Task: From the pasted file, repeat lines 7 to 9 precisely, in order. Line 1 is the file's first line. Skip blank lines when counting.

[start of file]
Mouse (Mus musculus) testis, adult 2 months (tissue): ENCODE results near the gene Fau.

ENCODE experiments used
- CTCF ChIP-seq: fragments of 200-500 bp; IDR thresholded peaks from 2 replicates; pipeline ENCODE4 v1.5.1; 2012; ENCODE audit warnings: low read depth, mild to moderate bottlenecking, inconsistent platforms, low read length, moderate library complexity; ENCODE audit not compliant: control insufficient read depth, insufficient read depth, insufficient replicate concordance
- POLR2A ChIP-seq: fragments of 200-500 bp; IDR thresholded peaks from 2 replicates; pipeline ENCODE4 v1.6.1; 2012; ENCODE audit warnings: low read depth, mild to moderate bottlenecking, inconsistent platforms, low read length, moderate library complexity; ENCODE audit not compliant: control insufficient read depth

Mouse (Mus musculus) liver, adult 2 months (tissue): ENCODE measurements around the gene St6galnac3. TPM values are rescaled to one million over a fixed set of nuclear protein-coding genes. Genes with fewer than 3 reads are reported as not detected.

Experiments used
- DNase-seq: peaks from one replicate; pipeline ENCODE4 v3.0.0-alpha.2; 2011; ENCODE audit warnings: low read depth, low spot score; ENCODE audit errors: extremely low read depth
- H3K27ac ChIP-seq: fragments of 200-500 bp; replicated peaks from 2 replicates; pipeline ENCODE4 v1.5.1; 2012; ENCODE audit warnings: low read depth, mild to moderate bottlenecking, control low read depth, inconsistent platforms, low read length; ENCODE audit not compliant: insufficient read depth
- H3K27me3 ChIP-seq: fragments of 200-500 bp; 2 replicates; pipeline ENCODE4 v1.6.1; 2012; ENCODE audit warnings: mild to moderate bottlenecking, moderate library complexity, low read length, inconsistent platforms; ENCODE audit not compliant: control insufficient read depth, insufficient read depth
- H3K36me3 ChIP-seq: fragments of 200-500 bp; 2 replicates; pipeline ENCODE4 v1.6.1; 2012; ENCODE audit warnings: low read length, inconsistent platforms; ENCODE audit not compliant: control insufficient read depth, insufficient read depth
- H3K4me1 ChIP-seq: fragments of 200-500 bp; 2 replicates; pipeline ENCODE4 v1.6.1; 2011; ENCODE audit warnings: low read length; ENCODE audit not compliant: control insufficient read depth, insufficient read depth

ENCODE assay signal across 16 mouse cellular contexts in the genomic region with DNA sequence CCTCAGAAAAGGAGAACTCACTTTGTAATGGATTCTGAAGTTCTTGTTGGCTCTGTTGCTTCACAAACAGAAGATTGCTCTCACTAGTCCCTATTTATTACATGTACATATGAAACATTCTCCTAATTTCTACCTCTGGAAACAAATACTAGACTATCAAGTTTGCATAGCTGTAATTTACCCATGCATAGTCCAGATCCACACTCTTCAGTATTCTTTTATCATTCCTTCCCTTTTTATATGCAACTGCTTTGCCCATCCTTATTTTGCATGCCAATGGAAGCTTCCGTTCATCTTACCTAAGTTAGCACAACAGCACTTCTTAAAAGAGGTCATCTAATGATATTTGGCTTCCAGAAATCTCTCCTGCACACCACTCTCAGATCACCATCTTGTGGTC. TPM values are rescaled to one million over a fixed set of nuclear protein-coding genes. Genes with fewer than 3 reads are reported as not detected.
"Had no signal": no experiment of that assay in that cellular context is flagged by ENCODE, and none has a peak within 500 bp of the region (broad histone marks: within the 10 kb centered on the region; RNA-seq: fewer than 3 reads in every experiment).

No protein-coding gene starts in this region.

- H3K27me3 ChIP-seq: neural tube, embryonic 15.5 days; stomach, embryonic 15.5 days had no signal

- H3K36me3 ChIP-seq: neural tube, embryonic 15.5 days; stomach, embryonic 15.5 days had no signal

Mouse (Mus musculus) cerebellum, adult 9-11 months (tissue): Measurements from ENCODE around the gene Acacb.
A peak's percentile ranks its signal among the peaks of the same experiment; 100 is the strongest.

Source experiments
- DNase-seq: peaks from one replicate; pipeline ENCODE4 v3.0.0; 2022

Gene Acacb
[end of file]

- DNase-seq: peaks from one replicate; pipeline ENCODE4 v3.0.0-alpha.2; 2011; ENCODE audit warnings: low read depth, low spot score; ENCODE audit errors: extremely low read depth
- H3K27ac ChIP-seq: fragments of 200-500 bp; replicated peaks from 2 replicates; pipeline ENCODE4 v1.5.1; 2012; ENCODE audit warnings: low read depth, mild to moderate bottlenecking, control low read depth, inconsistent platforms, low read length; ENCODE audit not compliant: insufficient read depth
- H3K27me3 ChIP-seq: fragments of 200-500 bp; 2 replicates; pipeline ENCODE4 v1.6.1; 2012; ENCODE audit warnings: mild to moderate bottlenecking, moderate library complexity, low read length, inconsistent platforms; ENCODE audit not compliant: control insufficient read depth, insufficient read depth